Movies Quotes (displaying: 1 - 30 of 4377 quotes )
Two-thirds of American movies are extensions of commercials? they tell you how to feel and they tell you how to think? rather than letting you figure it out on your own," said Arkin, who has been acting since the 1960s and won the supporting actor Oscar for "Little Miss Sunshine." "Ben treats the audience like adults. He doesn't shove you into endless close-ups, and the music doesn't tell you what's going to happen next, which is something I hate in American movies.
Pundits are always blaming TV for making people stupid, movies for desensitizing the world to violence, and rock music for making kids take drugs and kill themselves. These things should be the least of our worries. The main problem with mass media is that it makes it impossible to fall in love with any acumen of normalcy. There is no 'normal,' because everybody is being twisted by the same sources simultaneously.
It seems that every movie is a remake of something that was better when it was first released in a foreign language, as a 1960s TV show, or even as a comic book. Now you've got theme park rides as the source material of movies. The only things left are breakfast cereal mascots. In our lifetime, we will see Johnny Depp playing Captain Crunch. -- Co. Create Online, 2-14-12
Farber says (in my recollection, anyway) the European (or classical) art, including film, is culturally assumed to be a monumental slab. It's about that slab, and how it's been shaped, or what's been carved on it. In "termite art" though, your slab has been wormholed countless times, and its meaning is really taking place in the resulting interstices. The actual art of the piece, in other words, and your enjoyment of it, is taking place in the cracks, and the shape of the slab is coincidental and ultimately meaningless.
They'll be granted immunity!" I feel myself rising from my chair, my voice full of resonant. "You will personally pledge this in front of the entire population of District Thirteen and the remainder of Twelve. Soon. Today. It will be recorded for future generations. You will hold yourself and your government responsible for their safety, or you'll find yourself another Mockingjay!
when the sky is as grey as this - impeccably grey, a denial, really of the very concept of colour - and the stooped millions lift their heads, it's hard to tell the air from the impurities in our human eyes, as if the sinking climbing paisley curlicues of grit were part of the element itself, rain, spores, tears, film, dirt. Perhaps, at such moments, the sky is no more then the sum of the dirt that lives in our human eyes.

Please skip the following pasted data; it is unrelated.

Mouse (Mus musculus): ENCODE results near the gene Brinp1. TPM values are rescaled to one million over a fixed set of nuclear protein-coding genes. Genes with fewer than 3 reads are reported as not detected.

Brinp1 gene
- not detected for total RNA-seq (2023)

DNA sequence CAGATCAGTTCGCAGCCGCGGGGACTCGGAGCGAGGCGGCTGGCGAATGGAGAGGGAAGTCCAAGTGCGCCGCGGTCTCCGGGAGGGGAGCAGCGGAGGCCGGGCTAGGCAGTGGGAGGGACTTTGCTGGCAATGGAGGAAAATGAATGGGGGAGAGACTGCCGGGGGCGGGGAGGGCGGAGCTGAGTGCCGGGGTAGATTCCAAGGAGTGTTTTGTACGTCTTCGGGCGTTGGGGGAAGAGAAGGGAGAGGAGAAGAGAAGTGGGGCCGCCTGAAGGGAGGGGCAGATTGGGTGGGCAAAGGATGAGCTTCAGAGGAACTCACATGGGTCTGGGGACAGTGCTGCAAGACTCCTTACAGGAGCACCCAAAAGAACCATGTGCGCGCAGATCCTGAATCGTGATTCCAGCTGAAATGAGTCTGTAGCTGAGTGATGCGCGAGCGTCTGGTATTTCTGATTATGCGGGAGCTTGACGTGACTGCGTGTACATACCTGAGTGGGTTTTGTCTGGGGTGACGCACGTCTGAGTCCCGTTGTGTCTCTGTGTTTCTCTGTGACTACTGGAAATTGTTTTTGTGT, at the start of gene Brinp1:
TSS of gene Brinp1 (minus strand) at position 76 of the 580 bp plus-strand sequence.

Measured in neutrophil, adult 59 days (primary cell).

Borges is particularly stimulating to a man who works in the cinema, because the unusual thing about his writing is that it is like a dream, extraordinarily farsighted in calling up from the unconscious complete images in which the thing itself, and its meaning, coexist - exactly as happens in a film. And, just as happens in dreams, in Borges the incongruous, the absurd, the contradictory, the arcane and the repetitive, although as powerfully imaginative as ever, are at the same time illumined like the careful details of something larger, something unknown, and are the faultless elements of a cruelly perfect, indifferent mosaic. Even the fact that Borges's work is strangely fragmentary makes me think of a broken dreamlike flow; and the heterogeneous quality of his work - stories, essays, poems - I prefer to see not as the union of the multiple threads in a greedy, impatient talent, but as a mysterious sign of unending change.
I feel sick when I look at the parody synopsis, at the letters from the film company... The novel is 'about' a colour problem. I said nothing in it that wasn't true. But the emotion it came out of was something frightening, the unhealthy, feverish illicit excitement of wartime, a lying nostalgia, a longing for licence, for freedom, for the jungle, for formlessness. It is so clear to me that I can't read that novel now without feeling ashamed, as if I were in a street naked. Yet no one else seems to see it. Not one of the reviewers saw it. Not one of my cultivated and literary friends saw it. It is an immoral novel because that terrible lying nostalgia lights every sentence.
Once more Jane sat staring at the telephone. This time she was filled with a confidence that was new to her. Stan Crandall. Stanley Crandall. He liked her! He had seen her once, and even though had been rumpled and grass-stained and having a terrible time with Sandra, he liked her well enough to go to the trouble of finding out her name and calling to ask her to go to the movies. Jane smiled at the telephone and gave a sigh of happiness
During the 1970s (and particularly because of Vietnam), it slowly became standard for absolutely everyone to go to college, particularly if they had no desire to get a real job. One of the results was a massive population of film school students, most of whom became waiters and valets in the 1980s. Since the vast majority of these Kubrick wannabes couldn't crack the motion picture industry, they saw opportunities to make minimovies in the world of rock 'n' roll.
I worry about exposing him to bands like Journey, the appreciation of which will surely bring him nothing but the opprobrium of his peers. Though he has often been resistant - children so seldom know what is good for them - I have taught him to appreciate all the groundbreaking musicmakers of our time - Big Country, Haircut 100, Loverboy - and he is lucky for it. His brain is my laboratory, my depository. Into it I can stuff the books I choose, the television shows, the movies, my opinion about elected officials, historical events, neighbors, passersby. He is my twenty-four-hour classroom, my captive audience, forced to ingest everything I deem worthwhile. He is a lucky, lucky boy! And no one can stop me.